27 Nov Georgia Court Reaffirms Scheduled Lunch Break Exception
Written by: Daniel Richardson, Esq.
Rochelle Frett worked as a claims associate for State Farm. Each workday she had a mandatory unpaid 45-minute lunch break. During her lunch break she was free to do as she pleased, including leaving the office for lunch. She was not expected or asked to do any work on her lunch break. Her habit was to go the breakroom, prepare her food, then go outside the building to eat at a bench or in her car.
On the day of her accident, Frett microwaved her food, and as she started to exit the breakroom to take her lunch outside, she slipped on water and fell. She was still inside the company’s breakroom when she fell. She was in pain, left work, and later sought temporary total disability benefits. An Administrative Law Judge awarded her benefits under Worker’s Compensation, but that was reversed on appeal to the Board. The Board’s appellate decision was affirmed by the Superior Court of Dekalb County. The Georgia Court of Appeals took a discretionary appeal and earlier this month affirmed the denial of benefits.
To be compensable in Georgia, an injury by accident must arise “out of and in the course of employment.” O.C.G.A. § 34-9-1(4). Two different lines of legal reasoning potentially apply to this situation. First, the Ga. Supreme Court has long held that there exists a lunch break exception to compensability. The reasoning is that during the lunch hour the employee turns aside from their employment for their own purposes. An injury during a scheduled lunch break arises out of the employee’s individual pursuit, not out of her employment. For this exception to apply, the break must be scheduled. But if the exception applies, it does so even if the injury occurs within working hours and on the employer’s premises.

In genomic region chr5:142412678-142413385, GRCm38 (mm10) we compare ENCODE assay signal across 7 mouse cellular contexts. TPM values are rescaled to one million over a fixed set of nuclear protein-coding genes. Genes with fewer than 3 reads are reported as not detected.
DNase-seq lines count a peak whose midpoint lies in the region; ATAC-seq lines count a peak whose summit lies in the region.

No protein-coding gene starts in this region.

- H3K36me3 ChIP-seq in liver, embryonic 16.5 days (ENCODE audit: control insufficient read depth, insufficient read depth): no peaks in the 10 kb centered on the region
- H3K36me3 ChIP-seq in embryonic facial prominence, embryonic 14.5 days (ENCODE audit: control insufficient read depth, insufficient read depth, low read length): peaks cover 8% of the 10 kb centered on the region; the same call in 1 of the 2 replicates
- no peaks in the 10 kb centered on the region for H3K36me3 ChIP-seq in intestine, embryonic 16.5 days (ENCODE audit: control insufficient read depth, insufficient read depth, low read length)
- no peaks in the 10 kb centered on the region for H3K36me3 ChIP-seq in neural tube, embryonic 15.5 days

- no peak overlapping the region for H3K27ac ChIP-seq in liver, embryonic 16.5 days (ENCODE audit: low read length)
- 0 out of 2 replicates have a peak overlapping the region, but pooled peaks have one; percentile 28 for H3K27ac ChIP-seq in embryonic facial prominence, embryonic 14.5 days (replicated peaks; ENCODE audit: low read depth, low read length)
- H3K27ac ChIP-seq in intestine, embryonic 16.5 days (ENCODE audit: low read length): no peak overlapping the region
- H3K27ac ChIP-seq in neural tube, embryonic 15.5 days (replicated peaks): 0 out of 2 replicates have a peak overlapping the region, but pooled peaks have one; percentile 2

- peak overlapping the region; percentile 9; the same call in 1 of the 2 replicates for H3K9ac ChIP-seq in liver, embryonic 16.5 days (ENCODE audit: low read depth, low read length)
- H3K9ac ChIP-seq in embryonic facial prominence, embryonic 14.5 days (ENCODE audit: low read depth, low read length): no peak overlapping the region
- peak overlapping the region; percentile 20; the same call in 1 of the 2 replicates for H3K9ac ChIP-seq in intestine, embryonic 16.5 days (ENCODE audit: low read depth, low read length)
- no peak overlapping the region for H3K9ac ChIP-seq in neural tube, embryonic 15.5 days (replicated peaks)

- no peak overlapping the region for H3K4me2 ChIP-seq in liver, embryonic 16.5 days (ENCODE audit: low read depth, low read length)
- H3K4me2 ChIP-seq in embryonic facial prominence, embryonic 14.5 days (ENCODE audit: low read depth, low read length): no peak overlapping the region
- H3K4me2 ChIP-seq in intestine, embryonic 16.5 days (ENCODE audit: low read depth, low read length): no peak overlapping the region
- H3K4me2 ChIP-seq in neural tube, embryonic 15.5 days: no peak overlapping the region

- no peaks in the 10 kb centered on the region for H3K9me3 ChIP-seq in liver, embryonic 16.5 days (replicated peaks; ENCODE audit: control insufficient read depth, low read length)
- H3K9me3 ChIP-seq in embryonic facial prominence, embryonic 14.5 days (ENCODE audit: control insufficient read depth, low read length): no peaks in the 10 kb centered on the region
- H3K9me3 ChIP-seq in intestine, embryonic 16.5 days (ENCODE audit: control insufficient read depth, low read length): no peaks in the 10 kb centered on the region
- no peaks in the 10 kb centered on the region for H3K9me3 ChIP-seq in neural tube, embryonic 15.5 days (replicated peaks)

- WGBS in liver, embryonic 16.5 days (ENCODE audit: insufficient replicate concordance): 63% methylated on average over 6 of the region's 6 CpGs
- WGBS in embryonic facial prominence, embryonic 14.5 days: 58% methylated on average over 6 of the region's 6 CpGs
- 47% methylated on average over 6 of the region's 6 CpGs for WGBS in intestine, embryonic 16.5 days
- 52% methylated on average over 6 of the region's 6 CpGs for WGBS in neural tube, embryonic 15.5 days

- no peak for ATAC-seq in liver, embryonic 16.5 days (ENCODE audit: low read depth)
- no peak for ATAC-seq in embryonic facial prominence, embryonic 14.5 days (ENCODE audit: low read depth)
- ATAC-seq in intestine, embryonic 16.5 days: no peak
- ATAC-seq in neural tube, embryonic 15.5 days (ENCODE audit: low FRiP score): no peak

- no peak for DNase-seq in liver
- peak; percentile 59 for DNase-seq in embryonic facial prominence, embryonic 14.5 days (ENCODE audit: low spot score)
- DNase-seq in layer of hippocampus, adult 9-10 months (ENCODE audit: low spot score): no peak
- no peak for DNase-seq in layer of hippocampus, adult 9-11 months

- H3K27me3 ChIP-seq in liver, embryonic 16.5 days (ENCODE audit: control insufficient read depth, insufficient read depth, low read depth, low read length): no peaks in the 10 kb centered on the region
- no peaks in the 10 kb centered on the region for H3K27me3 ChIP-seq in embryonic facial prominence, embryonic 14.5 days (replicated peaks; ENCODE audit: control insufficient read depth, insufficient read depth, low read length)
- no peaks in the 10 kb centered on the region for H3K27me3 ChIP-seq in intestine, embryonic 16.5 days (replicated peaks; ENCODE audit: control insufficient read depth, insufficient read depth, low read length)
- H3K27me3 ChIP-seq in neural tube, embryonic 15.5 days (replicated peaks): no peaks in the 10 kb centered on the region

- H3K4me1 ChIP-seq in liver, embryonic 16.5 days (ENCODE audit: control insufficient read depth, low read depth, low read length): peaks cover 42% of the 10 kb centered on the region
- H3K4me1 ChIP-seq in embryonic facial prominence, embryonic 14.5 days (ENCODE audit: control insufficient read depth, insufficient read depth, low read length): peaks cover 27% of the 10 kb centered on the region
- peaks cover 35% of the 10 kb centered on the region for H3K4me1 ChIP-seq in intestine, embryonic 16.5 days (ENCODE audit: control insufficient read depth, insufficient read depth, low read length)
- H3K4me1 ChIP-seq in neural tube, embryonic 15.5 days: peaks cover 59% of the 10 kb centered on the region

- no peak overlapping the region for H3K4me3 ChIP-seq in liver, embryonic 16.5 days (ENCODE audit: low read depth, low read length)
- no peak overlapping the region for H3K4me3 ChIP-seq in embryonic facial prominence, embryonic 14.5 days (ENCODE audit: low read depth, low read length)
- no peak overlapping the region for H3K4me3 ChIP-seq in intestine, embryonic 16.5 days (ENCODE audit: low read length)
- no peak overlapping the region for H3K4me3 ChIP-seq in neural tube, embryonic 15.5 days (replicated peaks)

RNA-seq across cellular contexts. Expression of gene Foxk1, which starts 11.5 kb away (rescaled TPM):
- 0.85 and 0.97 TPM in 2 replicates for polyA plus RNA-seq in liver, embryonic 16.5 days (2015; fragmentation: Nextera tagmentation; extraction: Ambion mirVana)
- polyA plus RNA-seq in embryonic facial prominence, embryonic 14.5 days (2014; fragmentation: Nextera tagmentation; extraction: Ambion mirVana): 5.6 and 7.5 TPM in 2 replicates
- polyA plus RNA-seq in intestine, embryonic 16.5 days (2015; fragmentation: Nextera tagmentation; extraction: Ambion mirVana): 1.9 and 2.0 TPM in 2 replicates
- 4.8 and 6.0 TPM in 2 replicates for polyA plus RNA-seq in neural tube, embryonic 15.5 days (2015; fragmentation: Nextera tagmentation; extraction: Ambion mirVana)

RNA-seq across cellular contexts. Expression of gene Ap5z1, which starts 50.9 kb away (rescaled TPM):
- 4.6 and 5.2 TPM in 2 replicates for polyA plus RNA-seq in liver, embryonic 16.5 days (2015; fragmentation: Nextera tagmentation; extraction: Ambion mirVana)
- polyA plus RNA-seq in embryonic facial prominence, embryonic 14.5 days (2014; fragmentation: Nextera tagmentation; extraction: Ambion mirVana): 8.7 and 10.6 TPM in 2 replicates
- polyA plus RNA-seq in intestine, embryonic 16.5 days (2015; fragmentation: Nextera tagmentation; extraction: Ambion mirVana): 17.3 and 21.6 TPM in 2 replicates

The other line of reasoning involves the ingress and egress rule. It has long been established that preparations by the employee at the place of employment, to begin the work for which he is employed, is a part of the duties of the employment. In Fed. Ins. Co. v. Coram, 95 Ga. App. 622 (1957), the Court of Appeals applied this rule to an employee injured while she walked to her parked car at the end of the work day. Ingress and egress to a vehicle at the beginning or end of the work day is a necessary incident of employment and does not arise from a “purely personal mission.” The Court of Appeals had previously extended the ingress and regress rule even to an employee returning from lunch, despite the lunch break exception.
In Frett’s case, the Court of Appeals recognized the potential conflict between the ingress and egress rule and the scheduled lunch exception, and they noted the confusion in their own previous decisions. Therefore, they came down with a bright-line rule protecting the lunch break exception unless and until the Georgia Supreme Court rules otherwise. Looking forward, an employer can ensure that the lunch break exception applies by making lunches or other breaks regularly scheduled, and by making clear that employees should not work on their breaks. The potential downside is that the lunch break exception might apply even to an accident occurring on the employer’s premises. And where the exclusive remedy of Worker’s Compensation does not apply, the law of torts may.